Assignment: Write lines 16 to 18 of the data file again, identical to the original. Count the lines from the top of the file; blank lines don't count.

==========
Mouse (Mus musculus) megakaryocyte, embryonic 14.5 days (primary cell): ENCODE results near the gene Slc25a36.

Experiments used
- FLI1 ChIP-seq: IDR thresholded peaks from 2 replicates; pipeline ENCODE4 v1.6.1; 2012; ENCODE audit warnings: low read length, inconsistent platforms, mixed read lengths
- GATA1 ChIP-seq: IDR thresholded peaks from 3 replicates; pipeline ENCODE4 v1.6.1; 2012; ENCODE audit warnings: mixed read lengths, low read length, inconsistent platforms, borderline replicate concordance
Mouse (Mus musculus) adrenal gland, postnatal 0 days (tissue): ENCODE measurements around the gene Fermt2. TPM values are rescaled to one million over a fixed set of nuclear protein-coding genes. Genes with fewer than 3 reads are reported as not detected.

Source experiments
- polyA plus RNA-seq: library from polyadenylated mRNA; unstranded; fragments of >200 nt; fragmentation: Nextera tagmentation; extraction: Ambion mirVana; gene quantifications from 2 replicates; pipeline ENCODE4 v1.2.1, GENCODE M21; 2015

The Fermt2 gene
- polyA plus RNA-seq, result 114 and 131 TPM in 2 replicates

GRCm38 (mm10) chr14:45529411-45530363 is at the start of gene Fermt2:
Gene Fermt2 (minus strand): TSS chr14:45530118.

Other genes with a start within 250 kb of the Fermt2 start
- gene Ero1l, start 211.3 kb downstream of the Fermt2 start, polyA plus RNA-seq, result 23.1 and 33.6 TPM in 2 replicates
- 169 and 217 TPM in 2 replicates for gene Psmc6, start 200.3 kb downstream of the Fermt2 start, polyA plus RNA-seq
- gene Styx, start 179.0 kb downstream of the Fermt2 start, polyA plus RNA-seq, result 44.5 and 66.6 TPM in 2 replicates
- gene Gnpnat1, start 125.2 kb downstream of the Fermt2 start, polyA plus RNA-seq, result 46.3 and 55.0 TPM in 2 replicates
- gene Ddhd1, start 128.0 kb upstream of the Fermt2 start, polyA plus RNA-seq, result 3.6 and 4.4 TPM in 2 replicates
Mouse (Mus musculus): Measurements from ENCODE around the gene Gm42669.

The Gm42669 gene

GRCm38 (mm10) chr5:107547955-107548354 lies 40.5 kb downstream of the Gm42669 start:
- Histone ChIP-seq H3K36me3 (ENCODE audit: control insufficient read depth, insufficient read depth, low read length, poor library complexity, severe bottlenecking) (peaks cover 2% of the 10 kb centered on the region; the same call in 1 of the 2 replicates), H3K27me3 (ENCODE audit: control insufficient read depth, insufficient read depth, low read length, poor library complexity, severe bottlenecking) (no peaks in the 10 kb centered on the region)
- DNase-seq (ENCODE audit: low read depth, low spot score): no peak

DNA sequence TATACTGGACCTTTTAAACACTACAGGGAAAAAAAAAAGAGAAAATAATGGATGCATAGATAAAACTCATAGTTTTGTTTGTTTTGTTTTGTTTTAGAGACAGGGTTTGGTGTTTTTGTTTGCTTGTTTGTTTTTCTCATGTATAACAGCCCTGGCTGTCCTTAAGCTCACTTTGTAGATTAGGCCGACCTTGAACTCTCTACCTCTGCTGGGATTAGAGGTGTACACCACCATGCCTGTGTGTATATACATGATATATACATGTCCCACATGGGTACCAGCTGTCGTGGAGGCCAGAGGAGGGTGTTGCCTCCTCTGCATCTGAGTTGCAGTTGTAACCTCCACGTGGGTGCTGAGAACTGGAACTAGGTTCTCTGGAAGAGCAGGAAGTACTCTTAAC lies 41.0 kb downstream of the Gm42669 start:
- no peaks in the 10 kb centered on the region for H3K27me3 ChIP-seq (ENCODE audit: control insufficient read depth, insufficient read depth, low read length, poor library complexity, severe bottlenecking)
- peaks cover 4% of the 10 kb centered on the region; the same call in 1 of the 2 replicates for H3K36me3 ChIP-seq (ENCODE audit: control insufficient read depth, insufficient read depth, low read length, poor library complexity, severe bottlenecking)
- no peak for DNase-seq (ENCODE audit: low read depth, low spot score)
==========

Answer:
- gene Gnpnat1, start 125.2 kb downstream of the Fermt2 start, polyA plus RNA-seq, result 46.3 and 55.0 TPM in 2 replicates
- gene Ddhd1, start 128.0 kb upstream of the Fermt2 start, polyA plus RNA-seq, result 3.6 and 4.4 TPM in 2 replicates
Mouse (Mus musculus): Measurements from ENCODE around the gene Gm42669.